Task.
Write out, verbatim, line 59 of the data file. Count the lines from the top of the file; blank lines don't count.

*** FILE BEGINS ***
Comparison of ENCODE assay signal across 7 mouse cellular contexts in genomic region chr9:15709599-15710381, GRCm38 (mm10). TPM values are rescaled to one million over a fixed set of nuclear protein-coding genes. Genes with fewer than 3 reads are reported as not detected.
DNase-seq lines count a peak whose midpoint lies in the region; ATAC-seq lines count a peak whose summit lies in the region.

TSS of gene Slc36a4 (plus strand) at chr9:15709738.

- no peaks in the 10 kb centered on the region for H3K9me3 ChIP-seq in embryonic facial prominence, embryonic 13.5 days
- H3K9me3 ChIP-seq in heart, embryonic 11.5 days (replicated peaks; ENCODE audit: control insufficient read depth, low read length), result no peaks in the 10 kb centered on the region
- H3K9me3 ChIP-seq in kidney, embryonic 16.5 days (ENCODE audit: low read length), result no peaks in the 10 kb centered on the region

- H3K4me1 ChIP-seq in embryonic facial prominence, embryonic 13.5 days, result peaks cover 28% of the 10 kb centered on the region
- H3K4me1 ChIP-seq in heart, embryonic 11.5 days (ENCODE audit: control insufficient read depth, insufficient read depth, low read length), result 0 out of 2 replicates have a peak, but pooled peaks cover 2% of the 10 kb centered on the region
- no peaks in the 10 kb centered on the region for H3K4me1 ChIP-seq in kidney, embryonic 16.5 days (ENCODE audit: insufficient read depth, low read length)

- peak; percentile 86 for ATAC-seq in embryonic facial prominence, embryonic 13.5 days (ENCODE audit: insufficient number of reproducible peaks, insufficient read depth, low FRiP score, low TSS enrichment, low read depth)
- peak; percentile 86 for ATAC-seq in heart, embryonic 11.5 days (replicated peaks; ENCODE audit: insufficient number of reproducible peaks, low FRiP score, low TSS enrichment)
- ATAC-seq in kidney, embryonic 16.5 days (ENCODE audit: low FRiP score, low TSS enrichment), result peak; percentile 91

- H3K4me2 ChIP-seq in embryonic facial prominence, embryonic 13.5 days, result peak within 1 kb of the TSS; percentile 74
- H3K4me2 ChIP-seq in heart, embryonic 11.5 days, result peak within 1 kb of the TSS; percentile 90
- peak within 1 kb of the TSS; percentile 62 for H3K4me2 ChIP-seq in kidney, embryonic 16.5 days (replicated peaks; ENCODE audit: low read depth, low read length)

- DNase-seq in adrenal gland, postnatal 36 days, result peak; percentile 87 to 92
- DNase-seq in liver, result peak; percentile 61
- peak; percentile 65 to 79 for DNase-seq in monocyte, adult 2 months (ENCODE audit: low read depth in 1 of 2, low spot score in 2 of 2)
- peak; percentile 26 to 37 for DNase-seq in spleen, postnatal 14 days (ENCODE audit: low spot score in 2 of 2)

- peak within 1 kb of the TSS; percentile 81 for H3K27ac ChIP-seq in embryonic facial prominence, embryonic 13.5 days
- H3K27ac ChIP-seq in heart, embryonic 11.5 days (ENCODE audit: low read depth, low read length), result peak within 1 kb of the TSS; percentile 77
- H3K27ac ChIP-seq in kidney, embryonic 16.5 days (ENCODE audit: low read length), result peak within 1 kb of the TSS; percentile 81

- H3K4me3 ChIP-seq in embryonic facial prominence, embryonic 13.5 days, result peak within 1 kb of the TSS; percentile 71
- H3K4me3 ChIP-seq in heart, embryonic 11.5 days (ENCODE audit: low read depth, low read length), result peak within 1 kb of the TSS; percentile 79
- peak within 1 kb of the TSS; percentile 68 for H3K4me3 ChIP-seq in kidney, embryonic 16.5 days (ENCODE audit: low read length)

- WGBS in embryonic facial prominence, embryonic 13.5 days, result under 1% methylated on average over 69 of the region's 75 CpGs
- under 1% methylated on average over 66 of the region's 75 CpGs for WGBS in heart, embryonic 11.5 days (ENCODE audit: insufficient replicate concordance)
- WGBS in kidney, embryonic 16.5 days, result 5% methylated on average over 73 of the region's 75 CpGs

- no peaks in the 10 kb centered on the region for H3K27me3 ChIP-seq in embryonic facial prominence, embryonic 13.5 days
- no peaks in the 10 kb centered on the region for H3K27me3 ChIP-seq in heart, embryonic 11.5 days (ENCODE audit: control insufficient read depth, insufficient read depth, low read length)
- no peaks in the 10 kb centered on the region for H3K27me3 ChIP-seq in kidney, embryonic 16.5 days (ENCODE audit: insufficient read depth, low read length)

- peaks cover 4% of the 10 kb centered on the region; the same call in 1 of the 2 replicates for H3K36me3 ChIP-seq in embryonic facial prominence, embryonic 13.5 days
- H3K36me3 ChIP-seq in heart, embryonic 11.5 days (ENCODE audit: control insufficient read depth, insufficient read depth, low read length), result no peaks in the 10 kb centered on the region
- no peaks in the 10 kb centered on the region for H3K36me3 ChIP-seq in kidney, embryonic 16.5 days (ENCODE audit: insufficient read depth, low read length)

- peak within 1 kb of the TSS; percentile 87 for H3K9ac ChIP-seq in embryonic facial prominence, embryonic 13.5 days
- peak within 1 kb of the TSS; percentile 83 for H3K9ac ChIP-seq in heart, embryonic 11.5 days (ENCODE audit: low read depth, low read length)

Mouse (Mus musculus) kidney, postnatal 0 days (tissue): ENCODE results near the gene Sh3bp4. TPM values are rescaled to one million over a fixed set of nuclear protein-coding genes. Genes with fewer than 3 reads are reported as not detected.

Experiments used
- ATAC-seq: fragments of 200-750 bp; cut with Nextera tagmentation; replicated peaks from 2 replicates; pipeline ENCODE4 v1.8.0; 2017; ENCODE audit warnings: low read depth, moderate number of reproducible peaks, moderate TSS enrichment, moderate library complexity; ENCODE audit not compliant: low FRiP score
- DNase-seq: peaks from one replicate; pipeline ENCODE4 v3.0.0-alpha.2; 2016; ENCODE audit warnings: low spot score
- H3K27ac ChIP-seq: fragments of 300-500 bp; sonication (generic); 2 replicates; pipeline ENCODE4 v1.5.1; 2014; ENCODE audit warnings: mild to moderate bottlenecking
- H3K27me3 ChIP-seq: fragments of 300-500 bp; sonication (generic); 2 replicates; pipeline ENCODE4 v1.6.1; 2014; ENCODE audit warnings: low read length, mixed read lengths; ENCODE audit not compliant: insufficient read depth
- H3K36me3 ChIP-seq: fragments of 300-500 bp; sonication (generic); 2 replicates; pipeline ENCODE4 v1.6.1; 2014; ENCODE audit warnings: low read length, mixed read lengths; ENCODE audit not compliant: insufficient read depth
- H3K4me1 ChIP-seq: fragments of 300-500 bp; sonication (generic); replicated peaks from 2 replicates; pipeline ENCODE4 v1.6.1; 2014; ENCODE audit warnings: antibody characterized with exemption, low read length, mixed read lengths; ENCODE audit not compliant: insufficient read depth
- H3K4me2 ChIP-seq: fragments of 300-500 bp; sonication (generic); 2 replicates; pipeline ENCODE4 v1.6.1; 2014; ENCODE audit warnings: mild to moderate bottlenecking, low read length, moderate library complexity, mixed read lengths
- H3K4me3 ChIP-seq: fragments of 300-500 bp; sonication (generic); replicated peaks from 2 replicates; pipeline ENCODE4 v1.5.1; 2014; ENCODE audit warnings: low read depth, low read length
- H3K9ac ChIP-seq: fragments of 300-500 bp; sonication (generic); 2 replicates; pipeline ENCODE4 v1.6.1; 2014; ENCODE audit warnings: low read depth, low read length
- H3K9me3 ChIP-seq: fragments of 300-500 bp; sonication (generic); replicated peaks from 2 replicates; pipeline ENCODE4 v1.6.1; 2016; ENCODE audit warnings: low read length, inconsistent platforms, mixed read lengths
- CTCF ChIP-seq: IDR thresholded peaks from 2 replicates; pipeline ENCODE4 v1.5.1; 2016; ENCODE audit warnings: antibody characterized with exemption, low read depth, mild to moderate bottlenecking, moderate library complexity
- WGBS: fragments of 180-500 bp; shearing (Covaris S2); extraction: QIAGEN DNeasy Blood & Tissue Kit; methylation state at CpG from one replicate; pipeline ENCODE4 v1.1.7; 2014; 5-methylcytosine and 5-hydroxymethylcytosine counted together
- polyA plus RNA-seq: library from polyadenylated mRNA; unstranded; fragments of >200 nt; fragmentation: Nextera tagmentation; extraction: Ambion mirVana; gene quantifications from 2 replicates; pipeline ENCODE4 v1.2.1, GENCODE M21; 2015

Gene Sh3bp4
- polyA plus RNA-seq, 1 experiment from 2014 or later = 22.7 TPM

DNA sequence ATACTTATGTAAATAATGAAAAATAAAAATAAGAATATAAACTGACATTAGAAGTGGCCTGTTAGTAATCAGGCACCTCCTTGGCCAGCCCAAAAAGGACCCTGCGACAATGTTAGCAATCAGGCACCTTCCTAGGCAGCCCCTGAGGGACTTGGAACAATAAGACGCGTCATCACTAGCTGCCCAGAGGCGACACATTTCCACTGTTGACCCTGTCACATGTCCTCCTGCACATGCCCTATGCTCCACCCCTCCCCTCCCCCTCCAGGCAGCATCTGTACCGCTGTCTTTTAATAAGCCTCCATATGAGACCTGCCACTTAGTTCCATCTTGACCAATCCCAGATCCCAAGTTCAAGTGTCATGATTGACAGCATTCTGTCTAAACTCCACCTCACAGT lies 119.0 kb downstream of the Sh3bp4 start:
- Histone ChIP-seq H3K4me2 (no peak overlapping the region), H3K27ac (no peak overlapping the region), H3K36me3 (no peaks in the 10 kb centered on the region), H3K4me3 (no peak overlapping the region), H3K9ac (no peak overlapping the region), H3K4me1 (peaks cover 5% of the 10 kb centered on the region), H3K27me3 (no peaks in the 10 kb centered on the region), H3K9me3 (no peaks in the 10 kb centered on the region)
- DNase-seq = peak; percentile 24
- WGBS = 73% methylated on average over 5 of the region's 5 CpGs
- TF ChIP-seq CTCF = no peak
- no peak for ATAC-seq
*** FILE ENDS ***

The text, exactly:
- no peak for ATAC-seq